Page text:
TIME OF FAJR AND THE END OF SEHRI IN THE MONTH OF RAMADAN
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The Fajr prayer is the first prayer of the day and is performed by Muslims at the beginning of dawn. The time for Fajr prayers remains active up until the point of sunrise. There is a considerable time gap from the onset of dawn till sunrise and the two are not synonymous.
Dawn is usually understood as the actual moment at which the sun starts to lighten the sky whilst remaining well below the horizon (Diagram 1). As dawn continues, a distinctive colour in the form of a thin thread is visible on the horizon. The sky starts to lighten up until the point of sunrise when the suns light fully breaks and sunrise is fully observed (Diagram 2)
Illustrations - Joseph Islam
Scientists usually divide the period of dawn into three distinct areas.
Muslims usually make use of the scientific 'Astronomical Dawn' as the time for 'Fajr' when the sun is typically 18 degrees below the horizon. However, Astronomical Dawn is very difficult to discern and in most cases, the casual observer would still perceive the sky as fully dark.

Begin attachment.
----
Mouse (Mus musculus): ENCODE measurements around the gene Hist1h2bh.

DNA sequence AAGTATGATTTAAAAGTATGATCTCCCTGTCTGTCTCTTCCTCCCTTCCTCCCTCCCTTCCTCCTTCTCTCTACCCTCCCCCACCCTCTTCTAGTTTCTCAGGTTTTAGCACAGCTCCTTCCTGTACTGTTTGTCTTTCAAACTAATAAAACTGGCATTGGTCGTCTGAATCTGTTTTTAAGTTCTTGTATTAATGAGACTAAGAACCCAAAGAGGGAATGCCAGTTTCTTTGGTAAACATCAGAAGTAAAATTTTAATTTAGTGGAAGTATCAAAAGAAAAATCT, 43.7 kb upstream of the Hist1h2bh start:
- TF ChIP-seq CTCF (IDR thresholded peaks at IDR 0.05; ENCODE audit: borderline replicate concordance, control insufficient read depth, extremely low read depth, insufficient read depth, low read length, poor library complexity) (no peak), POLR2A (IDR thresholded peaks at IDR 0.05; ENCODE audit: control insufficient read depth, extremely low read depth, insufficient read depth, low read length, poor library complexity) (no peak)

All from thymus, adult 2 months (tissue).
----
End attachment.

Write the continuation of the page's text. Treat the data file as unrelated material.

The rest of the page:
True dawn therefore should be a point which is readily observable by the casual observer. Nautical dawn is usually the light which is often first discernible and is also therefore referred to as 'first light'. However this is seldom used by Muslim calculations for the purposes of Fajr.
The clear distinction of the end of the night for the casual observer is a key requirement for the purposes of establishing the time of Fajr. This is also the point at which 'Sehri' ceases during the month of Ramadan and 'Fasting' begins.
It is also unfortunate to note that despite the Quran's clear, unequivocal statement with regards the period for the end Sehri, which remains active up until the time of Fajr, one often notes in Muslim calendars that the time of Sehri usually ends 10 minutes before the time of Fajr. There is absolutely no warrant for this common practice other than pure reliance on Islamic Secondary Sources for support. This practice remains a concept clearly negated by the Quranic directive in verse 2:187 above.
Not only is the time of Fajr usually commenced early when the dark sky is still indiscernible to the casual observer from visible dawn, but despite the clear Quranic verse, the time for the end of Sehri does not usually correspond with the time of Fajr. In practice, Sehri usually ends before the Fajr call for prayer. The Quran remains absolutely unambiguous in its statement that the time of 'Sehri' remains up until the point of dawn.
(1) Fasting is Prescribed Until Night Not Sunset
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